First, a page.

"They have gone back up to the sky, those gods who made life beautiful," and our world has been plunged into darkness.

{It is the typical belief among Australian aboriginals, that each of their deities withdrew into the sky, becoming stars and constellations therein.}

For Ho:derlin, Christ is ... the last of the gods, he who announces the future return of all the others, and of that "beautiful life" ... which they brought to mankind."

{This return of divine governance to the earth is reminiscent of the regeneration of divine power (according to the Edda) at the conclusion of Ragnaro,k.}

{But (according to Australian aboriginal religion), in the course of their withdrawal into the sky, each of the deities left, in commemoration of themselves, a species of animal of earth. These animal-species are considered to be reminders, to mortals, to remain in awe of the magical power of the deities.}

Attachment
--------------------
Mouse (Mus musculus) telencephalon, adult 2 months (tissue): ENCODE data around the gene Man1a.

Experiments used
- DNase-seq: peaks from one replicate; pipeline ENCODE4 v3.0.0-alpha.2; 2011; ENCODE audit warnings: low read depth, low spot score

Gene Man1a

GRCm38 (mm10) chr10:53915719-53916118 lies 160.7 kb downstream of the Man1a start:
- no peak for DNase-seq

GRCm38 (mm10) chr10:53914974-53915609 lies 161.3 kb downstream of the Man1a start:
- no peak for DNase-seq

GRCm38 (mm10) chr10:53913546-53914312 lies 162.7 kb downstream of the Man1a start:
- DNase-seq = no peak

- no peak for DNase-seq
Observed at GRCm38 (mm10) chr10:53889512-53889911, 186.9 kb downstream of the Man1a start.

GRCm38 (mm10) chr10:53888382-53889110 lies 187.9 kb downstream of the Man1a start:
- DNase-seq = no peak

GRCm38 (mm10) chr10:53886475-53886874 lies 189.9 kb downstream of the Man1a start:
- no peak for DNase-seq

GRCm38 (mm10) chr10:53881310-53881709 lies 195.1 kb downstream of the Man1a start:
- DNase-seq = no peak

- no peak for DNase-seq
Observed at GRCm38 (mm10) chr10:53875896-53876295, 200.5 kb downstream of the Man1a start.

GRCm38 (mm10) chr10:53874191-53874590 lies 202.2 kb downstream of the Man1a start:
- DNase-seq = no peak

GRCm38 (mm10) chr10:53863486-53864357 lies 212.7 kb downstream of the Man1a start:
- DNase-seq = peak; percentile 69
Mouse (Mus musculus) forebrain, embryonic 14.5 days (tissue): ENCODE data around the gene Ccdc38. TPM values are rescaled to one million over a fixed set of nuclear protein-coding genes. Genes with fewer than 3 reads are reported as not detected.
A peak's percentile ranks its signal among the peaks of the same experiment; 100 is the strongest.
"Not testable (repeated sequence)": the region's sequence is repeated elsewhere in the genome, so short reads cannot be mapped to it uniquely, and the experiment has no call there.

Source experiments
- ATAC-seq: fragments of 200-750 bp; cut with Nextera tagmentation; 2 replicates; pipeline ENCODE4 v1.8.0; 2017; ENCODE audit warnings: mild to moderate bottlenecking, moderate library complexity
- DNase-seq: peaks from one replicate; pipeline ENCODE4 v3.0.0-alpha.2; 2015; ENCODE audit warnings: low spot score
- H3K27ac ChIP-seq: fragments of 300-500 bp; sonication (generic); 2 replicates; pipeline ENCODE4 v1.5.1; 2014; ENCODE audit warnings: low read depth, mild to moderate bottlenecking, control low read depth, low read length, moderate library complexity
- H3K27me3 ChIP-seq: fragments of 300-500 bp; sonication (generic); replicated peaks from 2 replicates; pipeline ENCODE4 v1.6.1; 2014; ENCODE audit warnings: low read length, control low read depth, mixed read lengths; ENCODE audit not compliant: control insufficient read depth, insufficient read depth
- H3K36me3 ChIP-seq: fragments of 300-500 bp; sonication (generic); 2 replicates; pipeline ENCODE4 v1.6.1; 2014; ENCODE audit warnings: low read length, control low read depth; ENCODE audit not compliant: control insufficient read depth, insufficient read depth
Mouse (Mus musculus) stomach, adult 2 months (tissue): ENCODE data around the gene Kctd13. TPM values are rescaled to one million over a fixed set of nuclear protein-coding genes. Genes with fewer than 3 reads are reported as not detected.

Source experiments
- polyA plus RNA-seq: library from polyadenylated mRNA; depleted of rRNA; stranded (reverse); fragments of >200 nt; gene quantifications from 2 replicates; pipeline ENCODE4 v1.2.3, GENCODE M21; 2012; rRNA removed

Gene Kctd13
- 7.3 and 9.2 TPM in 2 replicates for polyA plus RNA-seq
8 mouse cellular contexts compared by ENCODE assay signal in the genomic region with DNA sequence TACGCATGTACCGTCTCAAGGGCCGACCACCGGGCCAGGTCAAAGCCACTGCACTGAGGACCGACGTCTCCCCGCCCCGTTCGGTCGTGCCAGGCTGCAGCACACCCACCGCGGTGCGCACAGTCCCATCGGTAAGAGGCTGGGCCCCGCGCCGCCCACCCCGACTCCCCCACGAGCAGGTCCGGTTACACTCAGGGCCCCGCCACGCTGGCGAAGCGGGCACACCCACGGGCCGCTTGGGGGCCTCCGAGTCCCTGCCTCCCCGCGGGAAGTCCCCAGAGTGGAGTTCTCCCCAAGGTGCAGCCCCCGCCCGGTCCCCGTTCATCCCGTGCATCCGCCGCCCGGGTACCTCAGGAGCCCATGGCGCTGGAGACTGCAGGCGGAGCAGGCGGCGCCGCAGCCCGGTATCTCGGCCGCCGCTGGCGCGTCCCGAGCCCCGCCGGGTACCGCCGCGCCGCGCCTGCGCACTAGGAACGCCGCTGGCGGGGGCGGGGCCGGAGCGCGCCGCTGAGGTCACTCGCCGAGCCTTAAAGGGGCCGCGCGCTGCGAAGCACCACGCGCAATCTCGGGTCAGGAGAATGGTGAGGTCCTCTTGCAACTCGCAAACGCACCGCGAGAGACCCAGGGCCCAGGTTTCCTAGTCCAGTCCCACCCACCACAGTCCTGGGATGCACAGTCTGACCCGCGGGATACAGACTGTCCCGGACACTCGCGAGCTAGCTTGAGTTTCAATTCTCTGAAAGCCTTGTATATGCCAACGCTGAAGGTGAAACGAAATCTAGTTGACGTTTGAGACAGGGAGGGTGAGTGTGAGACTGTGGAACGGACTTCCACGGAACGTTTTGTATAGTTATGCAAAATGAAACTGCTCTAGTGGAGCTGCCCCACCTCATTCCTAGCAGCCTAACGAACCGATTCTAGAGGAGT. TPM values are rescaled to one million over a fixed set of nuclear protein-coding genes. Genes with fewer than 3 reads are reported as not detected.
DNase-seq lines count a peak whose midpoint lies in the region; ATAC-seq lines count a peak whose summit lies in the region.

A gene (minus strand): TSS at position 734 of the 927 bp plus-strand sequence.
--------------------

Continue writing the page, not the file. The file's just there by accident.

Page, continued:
Pierre Hadot (transl. by Michael Chase) : The Veil of Isis : an Essay on the History of the Idea of Nature. Belknap Pr of Harvard Univ, Cambridge(MA), 2006.